The National Environmental Protection Act, more typically referred to as “NEPA,” was signed into law by President Richard Nixon on January 1, 1970, after receiving unanimous approval in the Senate and broad, bipartisan support in the House of Representatives, where it passed on a 372-15 vote. As its name suggests, NEPA establishes a national environmental policy that, among other things, would see the United States government “fulfill the responsibilities of each generation as trustee of the environment for succeeding generations.”
In order to do that, NEPA requires that all federal agencies “include in every recommendation or report on proposals for legislation and other major Federal actions significantly affecting the quality of the human environment, a detailed statement from the responsible official” that addresses
- the environmental impact of the proposed action,
- any adverse environmental effects which cannot be avoided should the proposal be implemented,
- alternatives to the proposed action,
- the relationship between local short-term uses of man’s environment and the maintenance and enhancement of long-term productivity, and
- any irreversible and irretrievable commitments of resources which would be involved in the proposed action should it be implemented.
Such so-called “environmental impact statements” are not mere bureaucratic exercises to be completed before a federal project can continue. NEPA requires that the relevant federal agency “study, develop, and describe appropriate alternatives to recommended courses of action in any proposal which involves unresolved conflicts concerning alternative uses of available resources.”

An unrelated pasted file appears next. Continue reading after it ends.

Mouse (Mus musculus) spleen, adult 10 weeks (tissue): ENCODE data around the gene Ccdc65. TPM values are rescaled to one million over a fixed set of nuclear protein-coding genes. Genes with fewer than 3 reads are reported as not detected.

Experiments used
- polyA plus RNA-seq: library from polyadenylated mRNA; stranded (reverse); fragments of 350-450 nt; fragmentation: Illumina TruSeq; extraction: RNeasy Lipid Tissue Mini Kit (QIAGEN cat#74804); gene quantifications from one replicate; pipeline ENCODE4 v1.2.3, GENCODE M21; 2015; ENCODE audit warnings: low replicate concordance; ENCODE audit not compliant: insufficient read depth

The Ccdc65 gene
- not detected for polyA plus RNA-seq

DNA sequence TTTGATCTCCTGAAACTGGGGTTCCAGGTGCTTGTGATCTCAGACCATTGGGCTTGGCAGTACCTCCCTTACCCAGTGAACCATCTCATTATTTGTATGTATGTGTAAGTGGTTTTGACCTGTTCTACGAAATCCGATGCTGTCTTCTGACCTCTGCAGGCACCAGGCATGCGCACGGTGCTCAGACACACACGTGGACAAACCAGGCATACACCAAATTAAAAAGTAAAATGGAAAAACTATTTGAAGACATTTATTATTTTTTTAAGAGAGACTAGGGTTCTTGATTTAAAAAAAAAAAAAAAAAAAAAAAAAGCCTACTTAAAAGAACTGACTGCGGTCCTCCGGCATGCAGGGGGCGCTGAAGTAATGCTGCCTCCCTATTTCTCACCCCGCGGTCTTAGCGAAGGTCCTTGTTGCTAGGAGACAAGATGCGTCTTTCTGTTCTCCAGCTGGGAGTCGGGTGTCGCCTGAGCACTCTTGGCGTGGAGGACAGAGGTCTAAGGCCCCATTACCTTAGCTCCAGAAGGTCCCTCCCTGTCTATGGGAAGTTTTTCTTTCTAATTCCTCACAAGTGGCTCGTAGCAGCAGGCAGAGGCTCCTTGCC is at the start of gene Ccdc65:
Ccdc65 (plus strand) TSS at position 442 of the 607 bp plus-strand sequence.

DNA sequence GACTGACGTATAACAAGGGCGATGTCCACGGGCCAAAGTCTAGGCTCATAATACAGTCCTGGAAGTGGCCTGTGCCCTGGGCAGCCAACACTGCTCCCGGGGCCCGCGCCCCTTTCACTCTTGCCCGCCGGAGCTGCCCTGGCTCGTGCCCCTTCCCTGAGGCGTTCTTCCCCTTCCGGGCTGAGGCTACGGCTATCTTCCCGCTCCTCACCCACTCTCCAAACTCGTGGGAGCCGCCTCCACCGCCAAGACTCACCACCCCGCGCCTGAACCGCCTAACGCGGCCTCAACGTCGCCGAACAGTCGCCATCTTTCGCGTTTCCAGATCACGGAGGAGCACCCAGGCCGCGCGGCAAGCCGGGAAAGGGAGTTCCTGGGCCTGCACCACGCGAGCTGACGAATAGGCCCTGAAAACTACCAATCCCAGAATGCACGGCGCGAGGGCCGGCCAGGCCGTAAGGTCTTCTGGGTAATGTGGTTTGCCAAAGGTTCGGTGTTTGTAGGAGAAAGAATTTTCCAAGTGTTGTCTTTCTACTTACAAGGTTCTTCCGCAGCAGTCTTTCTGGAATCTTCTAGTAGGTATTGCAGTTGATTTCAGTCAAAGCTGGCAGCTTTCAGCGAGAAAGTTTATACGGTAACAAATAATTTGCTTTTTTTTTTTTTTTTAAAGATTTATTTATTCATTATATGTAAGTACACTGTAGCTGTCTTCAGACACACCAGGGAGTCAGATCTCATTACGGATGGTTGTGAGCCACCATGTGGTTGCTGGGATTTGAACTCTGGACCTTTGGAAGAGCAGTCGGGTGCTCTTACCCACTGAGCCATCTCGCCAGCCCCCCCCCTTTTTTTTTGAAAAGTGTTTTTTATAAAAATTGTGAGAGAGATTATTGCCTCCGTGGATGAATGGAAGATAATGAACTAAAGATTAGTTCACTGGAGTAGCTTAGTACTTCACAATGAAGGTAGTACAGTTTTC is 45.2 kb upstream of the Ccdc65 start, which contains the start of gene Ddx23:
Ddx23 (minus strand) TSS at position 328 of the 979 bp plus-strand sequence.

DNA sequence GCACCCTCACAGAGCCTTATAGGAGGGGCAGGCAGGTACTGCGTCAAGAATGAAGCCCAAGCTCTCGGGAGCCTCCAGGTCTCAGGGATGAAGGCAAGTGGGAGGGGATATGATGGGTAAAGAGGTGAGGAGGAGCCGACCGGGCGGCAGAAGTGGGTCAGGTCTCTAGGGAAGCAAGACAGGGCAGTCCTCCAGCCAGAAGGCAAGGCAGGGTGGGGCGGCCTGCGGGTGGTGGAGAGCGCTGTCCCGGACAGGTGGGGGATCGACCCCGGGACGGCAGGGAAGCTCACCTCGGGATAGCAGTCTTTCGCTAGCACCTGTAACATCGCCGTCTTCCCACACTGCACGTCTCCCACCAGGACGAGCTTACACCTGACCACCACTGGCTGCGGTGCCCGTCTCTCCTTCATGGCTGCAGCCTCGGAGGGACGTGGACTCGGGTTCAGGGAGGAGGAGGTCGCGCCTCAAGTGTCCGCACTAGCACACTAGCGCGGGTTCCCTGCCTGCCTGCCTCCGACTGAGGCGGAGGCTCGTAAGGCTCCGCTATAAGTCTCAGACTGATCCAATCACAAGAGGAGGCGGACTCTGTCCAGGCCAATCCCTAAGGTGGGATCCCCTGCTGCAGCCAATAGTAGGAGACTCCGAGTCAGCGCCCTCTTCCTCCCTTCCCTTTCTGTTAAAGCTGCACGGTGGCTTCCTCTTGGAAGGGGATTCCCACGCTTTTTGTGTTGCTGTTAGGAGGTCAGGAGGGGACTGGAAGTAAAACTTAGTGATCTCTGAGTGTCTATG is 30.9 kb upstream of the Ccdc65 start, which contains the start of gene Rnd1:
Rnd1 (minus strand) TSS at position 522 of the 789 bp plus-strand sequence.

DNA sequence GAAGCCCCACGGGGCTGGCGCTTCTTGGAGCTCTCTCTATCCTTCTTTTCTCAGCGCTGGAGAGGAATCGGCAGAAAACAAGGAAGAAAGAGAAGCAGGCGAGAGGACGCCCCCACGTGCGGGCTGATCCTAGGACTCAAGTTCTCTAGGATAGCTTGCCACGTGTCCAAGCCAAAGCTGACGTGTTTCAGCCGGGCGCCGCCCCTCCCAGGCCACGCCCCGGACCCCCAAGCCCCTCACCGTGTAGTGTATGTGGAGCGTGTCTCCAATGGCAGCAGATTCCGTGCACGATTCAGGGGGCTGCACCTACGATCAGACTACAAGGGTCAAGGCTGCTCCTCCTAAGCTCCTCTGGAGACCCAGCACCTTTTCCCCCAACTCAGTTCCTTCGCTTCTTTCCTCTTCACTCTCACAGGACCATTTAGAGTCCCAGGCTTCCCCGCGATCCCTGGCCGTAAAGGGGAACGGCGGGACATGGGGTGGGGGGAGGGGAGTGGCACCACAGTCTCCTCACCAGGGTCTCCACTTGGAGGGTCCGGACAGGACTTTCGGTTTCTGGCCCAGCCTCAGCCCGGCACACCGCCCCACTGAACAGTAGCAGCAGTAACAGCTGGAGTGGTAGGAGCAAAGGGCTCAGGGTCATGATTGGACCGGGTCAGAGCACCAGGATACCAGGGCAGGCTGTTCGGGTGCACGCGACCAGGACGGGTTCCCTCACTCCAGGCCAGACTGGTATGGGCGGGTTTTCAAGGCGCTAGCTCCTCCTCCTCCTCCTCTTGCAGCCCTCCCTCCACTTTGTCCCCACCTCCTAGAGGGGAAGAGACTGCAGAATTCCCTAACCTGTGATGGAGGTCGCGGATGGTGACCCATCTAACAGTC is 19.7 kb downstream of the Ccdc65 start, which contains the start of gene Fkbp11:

Federal courts have taken that requirement one step further when reviewing the adequacy of environmental impact statements, requiring that agencies take “a ‘hard look’ at [the] environmental consequences” of proposed actions.
That’s important, because NEPA provides protections beyond those offered by mere judicial review of agency actions.
To put that in a fisheries context, an environmental impact statement must be prepared in connection with any new federal fishery management plan, or any amendment of an existing plan. That provides stakeholders with a greater opportunity to challenge fishery management plans that might not be doing enough to end overfishing or protect overfished stocks.
A challenge could be based upon the judicial review provisions of the Magnuson-Stevens Fishery Conservation and Management Act (Magnuson-Stevens), which governs all federal fisheries management. Those provisions only permit a court to set aside a regulatory action if such action is deemed to be “arbitrary and capricious,” or otherwise unsupported by any of the evidence on the administrative record, if the action is illegal or unconstitutional, or if action is taken without due regard for legally-mandated procedures. Under such standard, a court will not intervene merely because the National Marine Fisheries Service (NMFS) failed to consider management measures others than the ones adopted, or otherwise failed to look at all sides of an issue.